Access Type

Open Access Dissertation

Date of Award

January 2013

Degree Type


Degree Name



Electrical and Computer Engineering

First Advisor

Feng Lin


The exchange of sensitive information in many systems over a network can be manipulated

by unauthorized access. Opacity is a property to investigate security and

privacy problems in such systems. Opacity characterizes whether a secret information

of a system can be inferred by an unauthorized user. One approach to verify security

and privacy properties using opacity problem is to model the system that may leak confidential

information as a discrete event system. The problem that has not investigated

intensively is the enforcement of opacity properties by supervisory control. In other

words, constructing a minimally restrictive supervisor to limit the system's behavior so

an unauthorized user cannot discover or infer the secret information.

We describe and analyze the complexity of opacity in systems that are modeled as

a discrete event system with partial observation mapping. We define three types of

opacity: strong opacity, weak opacity, and no opacity. Strong Opacity describes the

inability for the system's observer to know what happened in a system. On the other

hand, No-opacity refers to the condition where there is no ambiguity in the system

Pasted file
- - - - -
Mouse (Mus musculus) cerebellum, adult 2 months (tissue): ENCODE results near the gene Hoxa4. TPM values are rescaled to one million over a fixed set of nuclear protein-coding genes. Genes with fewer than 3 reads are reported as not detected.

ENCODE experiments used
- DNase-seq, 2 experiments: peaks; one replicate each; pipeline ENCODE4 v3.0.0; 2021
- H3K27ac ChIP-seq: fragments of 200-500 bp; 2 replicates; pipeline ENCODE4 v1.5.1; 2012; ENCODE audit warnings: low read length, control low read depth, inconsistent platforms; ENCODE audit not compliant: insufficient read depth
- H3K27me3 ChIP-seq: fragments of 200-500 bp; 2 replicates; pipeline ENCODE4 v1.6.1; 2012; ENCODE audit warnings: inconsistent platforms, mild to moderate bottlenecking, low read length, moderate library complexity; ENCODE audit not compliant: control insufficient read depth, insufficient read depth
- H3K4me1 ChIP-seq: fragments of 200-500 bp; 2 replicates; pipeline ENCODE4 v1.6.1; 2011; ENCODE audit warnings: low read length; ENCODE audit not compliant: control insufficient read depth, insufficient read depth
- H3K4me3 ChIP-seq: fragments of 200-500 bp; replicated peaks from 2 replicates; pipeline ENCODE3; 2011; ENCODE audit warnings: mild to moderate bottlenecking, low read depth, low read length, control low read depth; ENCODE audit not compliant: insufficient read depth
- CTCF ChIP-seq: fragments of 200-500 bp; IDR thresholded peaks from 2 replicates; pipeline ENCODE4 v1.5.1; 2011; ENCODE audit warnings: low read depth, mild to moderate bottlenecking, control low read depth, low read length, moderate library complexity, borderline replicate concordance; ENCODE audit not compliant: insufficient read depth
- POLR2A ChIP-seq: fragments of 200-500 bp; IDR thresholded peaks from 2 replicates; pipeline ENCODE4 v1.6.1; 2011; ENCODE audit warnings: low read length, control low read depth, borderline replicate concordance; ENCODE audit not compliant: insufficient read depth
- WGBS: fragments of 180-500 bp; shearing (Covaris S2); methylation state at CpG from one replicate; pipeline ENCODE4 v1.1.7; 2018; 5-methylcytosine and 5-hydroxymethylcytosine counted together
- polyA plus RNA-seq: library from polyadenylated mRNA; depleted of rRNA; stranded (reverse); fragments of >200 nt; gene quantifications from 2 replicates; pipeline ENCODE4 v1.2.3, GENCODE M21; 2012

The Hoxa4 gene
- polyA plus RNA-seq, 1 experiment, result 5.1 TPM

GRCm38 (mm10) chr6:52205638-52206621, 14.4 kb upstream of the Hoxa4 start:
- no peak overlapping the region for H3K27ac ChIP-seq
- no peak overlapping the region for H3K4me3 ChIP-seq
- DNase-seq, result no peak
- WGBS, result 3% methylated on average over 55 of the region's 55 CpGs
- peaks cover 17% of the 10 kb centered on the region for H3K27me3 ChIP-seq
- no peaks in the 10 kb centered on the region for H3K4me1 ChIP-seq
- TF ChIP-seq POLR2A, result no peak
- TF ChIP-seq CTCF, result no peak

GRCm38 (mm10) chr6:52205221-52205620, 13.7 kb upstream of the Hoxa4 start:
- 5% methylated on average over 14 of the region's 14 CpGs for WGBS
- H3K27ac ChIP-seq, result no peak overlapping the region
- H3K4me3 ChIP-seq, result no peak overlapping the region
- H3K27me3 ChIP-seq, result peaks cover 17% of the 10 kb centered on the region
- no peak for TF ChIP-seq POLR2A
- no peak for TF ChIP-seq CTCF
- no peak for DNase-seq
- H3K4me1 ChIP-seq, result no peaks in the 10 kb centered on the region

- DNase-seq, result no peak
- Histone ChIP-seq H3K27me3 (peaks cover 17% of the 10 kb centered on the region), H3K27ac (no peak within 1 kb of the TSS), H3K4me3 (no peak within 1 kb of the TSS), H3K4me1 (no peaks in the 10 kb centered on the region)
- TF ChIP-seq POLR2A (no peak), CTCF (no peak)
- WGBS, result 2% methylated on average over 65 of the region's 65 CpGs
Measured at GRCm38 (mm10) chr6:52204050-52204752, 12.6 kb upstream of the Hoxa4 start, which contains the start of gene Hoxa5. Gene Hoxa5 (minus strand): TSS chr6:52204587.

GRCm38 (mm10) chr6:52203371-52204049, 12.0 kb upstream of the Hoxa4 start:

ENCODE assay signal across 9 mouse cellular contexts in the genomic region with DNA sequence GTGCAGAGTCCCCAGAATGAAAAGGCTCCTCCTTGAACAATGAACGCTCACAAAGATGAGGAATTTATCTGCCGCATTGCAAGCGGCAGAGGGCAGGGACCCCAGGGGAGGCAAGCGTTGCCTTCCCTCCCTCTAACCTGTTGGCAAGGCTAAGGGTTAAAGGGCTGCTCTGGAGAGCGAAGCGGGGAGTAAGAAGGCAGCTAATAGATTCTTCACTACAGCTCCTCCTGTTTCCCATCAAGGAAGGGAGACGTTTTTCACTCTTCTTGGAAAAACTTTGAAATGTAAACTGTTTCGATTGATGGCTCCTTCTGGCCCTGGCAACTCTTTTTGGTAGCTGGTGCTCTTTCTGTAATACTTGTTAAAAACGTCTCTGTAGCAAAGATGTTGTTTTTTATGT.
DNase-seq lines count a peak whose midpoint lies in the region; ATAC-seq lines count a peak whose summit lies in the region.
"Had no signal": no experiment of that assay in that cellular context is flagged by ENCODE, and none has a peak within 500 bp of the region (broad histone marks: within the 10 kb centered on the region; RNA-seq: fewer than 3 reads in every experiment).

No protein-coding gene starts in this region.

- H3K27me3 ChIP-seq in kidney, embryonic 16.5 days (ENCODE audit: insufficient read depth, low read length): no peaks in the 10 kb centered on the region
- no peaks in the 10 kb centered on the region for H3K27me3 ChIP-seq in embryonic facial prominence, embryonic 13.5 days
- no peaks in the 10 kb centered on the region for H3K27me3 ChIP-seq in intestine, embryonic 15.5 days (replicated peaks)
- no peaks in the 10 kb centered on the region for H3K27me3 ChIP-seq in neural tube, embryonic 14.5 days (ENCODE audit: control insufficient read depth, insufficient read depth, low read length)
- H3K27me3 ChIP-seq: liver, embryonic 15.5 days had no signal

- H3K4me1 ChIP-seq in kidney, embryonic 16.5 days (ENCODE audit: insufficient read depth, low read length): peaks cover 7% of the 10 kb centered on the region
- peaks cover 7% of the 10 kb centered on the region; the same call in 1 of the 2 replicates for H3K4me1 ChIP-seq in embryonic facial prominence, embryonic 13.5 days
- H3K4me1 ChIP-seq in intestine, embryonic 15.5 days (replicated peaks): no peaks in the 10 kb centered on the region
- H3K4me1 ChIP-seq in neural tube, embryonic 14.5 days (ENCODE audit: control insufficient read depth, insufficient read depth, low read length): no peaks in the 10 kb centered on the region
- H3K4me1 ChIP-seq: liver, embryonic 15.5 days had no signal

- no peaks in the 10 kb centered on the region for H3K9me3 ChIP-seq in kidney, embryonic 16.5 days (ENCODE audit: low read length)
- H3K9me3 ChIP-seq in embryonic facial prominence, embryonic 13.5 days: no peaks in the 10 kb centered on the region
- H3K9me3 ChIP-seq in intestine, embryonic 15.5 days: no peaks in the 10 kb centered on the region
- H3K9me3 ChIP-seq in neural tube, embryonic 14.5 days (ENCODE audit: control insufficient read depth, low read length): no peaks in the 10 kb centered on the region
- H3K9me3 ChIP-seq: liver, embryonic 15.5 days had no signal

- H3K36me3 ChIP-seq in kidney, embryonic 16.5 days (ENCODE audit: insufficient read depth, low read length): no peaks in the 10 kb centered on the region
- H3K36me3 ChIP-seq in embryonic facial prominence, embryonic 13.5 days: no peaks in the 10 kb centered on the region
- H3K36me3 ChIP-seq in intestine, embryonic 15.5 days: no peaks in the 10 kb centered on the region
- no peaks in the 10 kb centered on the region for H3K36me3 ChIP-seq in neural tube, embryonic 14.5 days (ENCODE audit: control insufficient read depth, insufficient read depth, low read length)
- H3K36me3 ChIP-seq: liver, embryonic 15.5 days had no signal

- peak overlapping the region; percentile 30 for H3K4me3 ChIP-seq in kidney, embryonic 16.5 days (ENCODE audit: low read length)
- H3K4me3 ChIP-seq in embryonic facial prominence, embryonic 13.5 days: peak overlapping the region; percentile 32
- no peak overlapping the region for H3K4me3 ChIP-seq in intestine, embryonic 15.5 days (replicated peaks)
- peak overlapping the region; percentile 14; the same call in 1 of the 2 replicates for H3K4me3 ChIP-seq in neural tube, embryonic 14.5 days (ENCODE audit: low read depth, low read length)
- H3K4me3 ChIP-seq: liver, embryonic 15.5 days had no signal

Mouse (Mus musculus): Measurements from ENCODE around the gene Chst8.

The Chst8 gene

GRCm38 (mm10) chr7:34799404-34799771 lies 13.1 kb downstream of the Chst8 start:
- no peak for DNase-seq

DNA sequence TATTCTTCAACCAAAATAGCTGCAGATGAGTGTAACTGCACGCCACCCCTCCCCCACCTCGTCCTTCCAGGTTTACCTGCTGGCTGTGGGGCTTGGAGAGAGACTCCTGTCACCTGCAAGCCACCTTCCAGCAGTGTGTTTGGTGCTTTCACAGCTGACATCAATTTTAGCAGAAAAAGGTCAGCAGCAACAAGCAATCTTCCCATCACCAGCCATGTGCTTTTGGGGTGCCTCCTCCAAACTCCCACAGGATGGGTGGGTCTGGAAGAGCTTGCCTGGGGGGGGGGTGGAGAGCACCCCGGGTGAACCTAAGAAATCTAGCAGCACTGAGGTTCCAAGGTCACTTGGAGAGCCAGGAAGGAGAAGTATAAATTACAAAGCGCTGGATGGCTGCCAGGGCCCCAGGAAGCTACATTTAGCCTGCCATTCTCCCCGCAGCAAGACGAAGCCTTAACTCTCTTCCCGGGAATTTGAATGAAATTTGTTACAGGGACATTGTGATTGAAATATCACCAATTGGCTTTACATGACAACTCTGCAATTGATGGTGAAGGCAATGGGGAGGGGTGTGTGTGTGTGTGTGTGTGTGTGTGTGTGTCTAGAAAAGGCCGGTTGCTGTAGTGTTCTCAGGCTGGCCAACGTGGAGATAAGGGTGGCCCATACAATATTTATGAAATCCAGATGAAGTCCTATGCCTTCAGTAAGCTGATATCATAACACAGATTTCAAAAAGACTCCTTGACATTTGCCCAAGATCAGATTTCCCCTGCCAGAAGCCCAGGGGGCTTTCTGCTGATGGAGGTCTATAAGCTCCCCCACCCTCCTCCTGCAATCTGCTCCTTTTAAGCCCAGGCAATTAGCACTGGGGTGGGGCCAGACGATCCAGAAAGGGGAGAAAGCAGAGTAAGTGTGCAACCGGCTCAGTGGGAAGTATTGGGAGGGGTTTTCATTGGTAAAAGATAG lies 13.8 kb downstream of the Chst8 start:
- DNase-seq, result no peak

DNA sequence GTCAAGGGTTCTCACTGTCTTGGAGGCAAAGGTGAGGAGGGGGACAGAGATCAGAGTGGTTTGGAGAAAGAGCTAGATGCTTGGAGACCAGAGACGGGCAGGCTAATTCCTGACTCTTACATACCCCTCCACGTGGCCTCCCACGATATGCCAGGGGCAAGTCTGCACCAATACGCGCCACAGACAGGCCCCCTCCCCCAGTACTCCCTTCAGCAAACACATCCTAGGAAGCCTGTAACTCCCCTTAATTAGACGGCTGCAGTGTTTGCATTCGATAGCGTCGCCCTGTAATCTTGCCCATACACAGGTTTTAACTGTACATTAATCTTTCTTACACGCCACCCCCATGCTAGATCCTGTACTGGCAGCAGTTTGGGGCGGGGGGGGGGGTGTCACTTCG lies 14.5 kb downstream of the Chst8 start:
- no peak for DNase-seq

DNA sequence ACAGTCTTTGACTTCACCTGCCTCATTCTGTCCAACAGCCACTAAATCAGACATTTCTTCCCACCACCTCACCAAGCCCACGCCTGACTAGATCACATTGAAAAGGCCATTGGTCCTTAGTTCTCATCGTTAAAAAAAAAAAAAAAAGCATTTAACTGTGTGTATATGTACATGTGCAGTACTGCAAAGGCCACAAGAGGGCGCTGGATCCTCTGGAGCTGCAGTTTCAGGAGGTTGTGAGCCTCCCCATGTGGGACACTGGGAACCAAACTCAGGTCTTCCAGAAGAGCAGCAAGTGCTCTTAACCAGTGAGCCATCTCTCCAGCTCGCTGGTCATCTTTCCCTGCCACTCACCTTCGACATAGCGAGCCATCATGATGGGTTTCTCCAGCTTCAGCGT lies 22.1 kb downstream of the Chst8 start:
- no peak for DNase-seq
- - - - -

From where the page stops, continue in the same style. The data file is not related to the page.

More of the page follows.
behavior. The definitions introduce properties of opacity and its effects on the system

behavior. Strong opacity can be used to study security related problems while no opacity

can be used to study fault, detection and diagnosis, among many other applications. In

this dissertation, we investigate the largest opaque sublanguages and smallest opaque

superlanguages of a language if the language is not opaque. We studied how to ensure

strong opacity, weak opacity and no opacity by supervisory control. If strong opacity,

weak opacity or no opacity is not satisfied, then we can restrict the system's behavior by a

supervisor so that strong opacity, weak opacity or no opacity is satisfied. We investigate

the strong opacity control problem (SOCP), the weak opacity control problem (WOCP),

and no opacity control problem (NOCP).

As illustrated by examples in the dissertation, the above properties of opacity can

be used to characterize the security requirements in many applications, as anonymity

requirements in protocols for web browsing. Solutions to SOCP in terms of the largest

sublanguage that is controllable, observable (or normal), and strongly opaque were characterized.

Similar characterization is available for solutions to NOCP.